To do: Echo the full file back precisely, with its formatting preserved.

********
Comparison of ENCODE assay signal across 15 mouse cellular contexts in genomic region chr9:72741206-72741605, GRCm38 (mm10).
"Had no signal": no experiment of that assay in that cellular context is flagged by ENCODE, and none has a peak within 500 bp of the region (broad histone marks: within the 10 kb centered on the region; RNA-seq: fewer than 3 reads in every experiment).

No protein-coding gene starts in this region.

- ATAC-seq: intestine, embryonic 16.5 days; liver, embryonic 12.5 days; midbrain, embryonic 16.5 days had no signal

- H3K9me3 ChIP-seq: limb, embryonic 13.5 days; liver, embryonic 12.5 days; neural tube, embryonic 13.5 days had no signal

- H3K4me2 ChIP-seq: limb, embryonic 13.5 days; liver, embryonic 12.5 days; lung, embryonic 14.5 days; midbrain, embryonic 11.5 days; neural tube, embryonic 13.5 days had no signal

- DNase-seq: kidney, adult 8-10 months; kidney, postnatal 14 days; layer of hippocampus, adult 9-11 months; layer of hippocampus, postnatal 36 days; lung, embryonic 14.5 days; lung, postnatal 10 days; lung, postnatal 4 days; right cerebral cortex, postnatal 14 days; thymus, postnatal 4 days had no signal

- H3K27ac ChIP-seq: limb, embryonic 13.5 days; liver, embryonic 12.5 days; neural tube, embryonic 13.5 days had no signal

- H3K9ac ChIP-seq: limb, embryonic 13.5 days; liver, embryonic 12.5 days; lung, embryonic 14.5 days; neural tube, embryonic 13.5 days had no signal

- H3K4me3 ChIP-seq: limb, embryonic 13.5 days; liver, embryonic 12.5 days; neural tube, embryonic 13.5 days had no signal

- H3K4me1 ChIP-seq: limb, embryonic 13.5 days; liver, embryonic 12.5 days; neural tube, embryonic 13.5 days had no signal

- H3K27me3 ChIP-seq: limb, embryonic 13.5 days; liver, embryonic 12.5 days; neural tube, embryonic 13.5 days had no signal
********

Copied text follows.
Comparison of ENCODE assay signal across 15 mouse cellular contexts in genomic region chr9:72741206-72741605, GRCm38 (mm10).
"Had no signal": no experiment of that assay in that cellular context is flagged by ENCODE, and none has a peak within 500 bp of the region (broad histone marks: within the 10 kb centered on the region; RNA-seq: fewer than 3 reads in every experiment).

No protein-coding gene starts in this region.

- ATAC-seq: intestine, embryonic 16.5 days; liver, embryonic 12.5 days; midbrain, embryonic 16.5 days had no signal

- H3K9me3 ChIP-seq: limb, embryonic 13.5 days; liver, embryonic 12.5 days; neural tube, embryonic 13.5 days had no signal

- H3K4me2 ChIP-seq: limb, embryonic 13.5 days; liver, embryonic 12.5 days; lung, embryonic 14.5 days; midbrain, embryonic 11.5 days; neural tube, embryonic 13.5 days had no signal

- DNase-seq: kidney, adult 8-10 months; kidney, postnatal 14 days; layer of hippocampus, adult 9-11 months; layer of hippocampus, postnatal 36 days; lung, embryonic 14.5 days; lung, postnatal 10 days; lung, postnatal 4 days; right cerebral cortex, postnatal 14 days; thymus, postnatal 4 days had no signal

- H3K27ac ChIP-seq: limb, embryonic 13.5 days; liver, embryonic 12.5 days; neural tube, embryonic 13.5 days had no signal

- H3K9ac ChIP-seq: limb, embryonic 13.5 days; liver, embryonic 12.5 days; lung, embryonic 14.5 days; neural tube, embryonic 13.5 days had no signal

- H3K4me3 ChIP-seq: limb, embryonic 13.5 days; liver, embryonic 12.5 days; neural tube, embryonic 13.5 days had no signal

- H3K4me1 ChIP-seq: limb, embryonic 13.5 days; liver, embryonic 12.5 days; neural tube, embryonic 13.5 days had no signal

- H3K27me3 ChIP-seq: limb, embryonic 13.5 days; liver, embryonic 12.5 days; neural tube, embryonic 13.5 days had no signal